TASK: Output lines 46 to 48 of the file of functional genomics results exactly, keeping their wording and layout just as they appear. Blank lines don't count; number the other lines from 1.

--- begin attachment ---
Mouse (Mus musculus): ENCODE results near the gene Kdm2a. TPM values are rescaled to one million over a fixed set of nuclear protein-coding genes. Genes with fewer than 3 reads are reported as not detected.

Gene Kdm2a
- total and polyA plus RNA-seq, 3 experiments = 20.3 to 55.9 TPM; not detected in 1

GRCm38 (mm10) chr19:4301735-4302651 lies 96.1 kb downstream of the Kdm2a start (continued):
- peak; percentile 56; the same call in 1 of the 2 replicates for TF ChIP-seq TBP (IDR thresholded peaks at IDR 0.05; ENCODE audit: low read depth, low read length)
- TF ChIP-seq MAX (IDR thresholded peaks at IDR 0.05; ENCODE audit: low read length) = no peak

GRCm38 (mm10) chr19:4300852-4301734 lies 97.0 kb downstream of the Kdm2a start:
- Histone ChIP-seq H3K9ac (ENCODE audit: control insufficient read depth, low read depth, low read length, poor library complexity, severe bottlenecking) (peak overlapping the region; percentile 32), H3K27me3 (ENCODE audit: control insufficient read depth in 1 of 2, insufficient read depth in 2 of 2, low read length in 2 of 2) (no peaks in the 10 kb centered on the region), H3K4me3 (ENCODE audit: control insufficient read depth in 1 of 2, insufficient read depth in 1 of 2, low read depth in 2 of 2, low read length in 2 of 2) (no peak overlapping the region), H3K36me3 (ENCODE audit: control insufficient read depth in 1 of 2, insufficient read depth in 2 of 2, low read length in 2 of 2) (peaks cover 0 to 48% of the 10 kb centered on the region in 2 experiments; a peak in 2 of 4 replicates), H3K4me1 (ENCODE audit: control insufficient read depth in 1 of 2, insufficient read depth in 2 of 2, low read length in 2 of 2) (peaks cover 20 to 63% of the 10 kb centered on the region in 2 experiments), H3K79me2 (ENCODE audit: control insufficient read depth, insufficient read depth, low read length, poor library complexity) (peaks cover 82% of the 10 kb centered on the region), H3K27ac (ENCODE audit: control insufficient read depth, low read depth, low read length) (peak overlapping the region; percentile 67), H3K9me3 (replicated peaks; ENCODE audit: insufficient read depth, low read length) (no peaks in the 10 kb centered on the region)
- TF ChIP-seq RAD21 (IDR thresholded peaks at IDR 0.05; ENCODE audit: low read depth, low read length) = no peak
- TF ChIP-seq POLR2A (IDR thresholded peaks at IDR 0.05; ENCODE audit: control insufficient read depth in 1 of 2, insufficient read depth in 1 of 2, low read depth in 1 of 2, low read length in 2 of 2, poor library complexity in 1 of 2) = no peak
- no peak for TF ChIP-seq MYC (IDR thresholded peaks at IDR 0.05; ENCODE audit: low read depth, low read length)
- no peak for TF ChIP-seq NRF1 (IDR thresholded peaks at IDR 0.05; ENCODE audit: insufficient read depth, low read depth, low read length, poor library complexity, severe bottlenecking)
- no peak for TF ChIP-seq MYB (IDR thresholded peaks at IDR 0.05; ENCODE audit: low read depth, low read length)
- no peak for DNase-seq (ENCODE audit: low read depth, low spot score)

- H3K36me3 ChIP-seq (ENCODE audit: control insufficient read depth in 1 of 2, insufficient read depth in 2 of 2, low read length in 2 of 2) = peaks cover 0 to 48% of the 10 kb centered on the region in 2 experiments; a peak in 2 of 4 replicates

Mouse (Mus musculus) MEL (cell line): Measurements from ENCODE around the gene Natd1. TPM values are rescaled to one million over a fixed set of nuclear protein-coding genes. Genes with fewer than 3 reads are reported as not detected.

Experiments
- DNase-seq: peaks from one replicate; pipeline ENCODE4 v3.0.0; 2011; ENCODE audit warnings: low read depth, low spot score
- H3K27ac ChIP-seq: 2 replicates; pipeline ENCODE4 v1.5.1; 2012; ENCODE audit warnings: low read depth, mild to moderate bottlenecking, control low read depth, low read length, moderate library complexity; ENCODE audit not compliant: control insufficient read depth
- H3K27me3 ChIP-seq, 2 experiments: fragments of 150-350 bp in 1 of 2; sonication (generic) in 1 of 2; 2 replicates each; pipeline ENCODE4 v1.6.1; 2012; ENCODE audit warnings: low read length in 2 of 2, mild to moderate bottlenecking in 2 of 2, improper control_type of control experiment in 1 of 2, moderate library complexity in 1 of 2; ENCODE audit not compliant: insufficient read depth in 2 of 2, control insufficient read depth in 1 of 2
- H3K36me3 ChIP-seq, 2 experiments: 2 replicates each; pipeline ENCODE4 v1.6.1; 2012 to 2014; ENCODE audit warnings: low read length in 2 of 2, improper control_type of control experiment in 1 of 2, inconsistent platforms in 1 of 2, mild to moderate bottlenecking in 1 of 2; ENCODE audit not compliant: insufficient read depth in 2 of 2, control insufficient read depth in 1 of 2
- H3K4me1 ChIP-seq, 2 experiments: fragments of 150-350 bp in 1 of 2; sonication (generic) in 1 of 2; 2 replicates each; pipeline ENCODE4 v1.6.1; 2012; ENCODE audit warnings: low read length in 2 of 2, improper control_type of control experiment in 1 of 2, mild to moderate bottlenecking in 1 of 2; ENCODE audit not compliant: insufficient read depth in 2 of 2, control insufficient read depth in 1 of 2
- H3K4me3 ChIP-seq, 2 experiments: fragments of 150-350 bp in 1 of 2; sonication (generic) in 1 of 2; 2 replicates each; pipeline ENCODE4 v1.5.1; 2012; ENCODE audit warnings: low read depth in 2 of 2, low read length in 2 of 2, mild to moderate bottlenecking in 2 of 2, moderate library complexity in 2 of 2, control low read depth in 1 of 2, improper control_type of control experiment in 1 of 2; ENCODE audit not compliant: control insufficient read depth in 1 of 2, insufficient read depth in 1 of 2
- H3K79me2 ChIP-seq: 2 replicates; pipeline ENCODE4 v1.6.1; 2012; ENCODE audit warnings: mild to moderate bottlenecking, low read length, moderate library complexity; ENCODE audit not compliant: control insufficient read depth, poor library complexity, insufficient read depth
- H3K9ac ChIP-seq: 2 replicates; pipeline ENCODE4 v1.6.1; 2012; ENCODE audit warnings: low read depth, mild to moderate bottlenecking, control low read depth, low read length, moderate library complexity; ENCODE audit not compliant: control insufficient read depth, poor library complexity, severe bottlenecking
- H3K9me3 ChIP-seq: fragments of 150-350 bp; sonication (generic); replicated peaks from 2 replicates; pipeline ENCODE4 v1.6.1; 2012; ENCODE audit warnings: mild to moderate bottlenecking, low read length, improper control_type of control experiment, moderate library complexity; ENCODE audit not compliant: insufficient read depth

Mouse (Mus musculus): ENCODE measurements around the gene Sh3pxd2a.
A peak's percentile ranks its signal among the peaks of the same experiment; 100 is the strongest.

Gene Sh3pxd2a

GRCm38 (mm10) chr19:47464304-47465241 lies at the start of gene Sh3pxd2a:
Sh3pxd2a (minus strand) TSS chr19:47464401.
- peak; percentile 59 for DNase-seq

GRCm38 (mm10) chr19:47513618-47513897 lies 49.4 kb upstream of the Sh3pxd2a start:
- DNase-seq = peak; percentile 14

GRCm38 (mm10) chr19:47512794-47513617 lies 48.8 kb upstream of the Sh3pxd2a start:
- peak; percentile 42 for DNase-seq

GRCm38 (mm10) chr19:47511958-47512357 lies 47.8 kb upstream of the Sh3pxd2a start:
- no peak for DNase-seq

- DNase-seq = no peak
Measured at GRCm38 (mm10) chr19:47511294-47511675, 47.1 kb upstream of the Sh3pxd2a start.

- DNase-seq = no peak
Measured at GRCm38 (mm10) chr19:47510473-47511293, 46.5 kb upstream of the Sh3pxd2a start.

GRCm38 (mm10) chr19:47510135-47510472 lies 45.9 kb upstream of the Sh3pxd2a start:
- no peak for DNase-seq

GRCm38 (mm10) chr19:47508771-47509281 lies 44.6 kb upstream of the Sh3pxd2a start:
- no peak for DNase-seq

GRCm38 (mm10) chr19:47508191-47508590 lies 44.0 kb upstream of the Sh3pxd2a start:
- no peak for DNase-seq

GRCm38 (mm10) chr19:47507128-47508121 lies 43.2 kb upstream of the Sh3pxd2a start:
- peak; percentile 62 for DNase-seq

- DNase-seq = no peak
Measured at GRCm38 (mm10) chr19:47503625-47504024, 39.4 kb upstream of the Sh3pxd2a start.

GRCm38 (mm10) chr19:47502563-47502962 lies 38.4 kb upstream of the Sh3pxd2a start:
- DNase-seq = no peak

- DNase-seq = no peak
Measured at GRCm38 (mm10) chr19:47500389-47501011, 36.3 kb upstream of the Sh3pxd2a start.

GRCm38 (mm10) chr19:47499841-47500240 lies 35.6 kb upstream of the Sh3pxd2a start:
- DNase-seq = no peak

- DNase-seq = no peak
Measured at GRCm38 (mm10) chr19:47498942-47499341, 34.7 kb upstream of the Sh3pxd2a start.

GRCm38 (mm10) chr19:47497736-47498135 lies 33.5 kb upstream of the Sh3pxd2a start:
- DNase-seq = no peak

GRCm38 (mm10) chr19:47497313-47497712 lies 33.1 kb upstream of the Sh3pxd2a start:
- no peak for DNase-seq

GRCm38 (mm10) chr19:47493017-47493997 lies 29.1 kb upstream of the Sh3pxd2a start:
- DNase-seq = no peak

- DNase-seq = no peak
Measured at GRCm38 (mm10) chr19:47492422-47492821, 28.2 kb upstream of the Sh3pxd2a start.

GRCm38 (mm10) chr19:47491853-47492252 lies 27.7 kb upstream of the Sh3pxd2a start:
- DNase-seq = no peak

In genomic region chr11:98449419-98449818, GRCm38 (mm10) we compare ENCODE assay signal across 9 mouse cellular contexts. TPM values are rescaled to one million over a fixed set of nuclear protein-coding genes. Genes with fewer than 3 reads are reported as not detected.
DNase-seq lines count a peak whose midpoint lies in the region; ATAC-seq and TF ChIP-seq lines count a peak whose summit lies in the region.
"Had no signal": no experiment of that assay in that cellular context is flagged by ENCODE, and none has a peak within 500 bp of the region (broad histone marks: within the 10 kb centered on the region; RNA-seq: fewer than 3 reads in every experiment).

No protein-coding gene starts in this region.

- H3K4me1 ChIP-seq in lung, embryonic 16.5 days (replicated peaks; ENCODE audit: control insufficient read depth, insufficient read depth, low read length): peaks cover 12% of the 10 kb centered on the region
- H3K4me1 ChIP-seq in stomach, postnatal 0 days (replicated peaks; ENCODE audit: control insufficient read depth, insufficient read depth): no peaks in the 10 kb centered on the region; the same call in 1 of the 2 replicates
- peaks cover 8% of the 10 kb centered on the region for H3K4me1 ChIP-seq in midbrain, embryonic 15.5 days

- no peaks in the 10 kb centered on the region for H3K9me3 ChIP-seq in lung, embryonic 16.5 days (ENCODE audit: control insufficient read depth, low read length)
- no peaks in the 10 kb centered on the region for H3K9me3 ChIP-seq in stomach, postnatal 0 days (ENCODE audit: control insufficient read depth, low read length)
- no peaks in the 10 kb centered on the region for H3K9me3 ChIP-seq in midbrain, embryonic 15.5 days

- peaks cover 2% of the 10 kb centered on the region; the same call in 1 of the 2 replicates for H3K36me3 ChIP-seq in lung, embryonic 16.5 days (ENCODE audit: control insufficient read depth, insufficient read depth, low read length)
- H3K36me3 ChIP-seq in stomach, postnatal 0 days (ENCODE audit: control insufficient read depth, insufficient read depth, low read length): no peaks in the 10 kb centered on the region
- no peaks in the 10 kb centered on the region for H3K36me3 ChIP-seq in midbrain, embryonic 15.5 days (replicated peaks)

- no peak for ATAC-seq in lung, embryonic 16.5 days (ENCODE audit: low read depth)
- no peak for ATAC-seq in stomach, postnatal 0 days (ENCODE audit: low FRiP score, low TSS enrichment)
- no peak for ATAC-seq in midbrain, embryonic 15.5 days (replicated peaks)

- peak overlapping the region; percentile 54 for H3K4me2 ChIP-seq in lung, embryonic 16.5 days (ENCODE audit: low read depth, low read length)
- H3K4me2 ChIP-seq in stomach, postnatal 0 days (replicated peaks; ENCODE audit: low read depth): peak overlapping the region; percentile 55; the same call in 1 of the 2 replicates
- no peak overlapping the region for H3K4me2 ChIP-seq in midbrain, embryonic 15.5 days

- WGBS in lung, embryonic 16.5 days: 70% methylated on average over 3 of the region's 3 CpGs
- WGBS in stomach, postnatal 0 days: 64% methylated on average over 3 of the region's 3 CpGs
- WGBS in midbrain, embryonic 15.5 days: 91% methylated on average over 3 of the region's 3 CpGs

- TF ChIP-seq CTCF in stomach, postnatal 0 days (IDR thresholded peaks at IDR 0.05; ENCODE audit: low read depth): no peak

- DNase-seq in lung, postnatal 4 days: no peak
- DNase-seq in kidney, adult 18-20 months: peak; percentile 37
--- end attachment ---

- no peak for DNase-seq

GRCm38 (mm10) chr19:47508191-47508590 lies 44.0 kb upstream of the Sh3pxd2a start:
- no peak for DNase-seq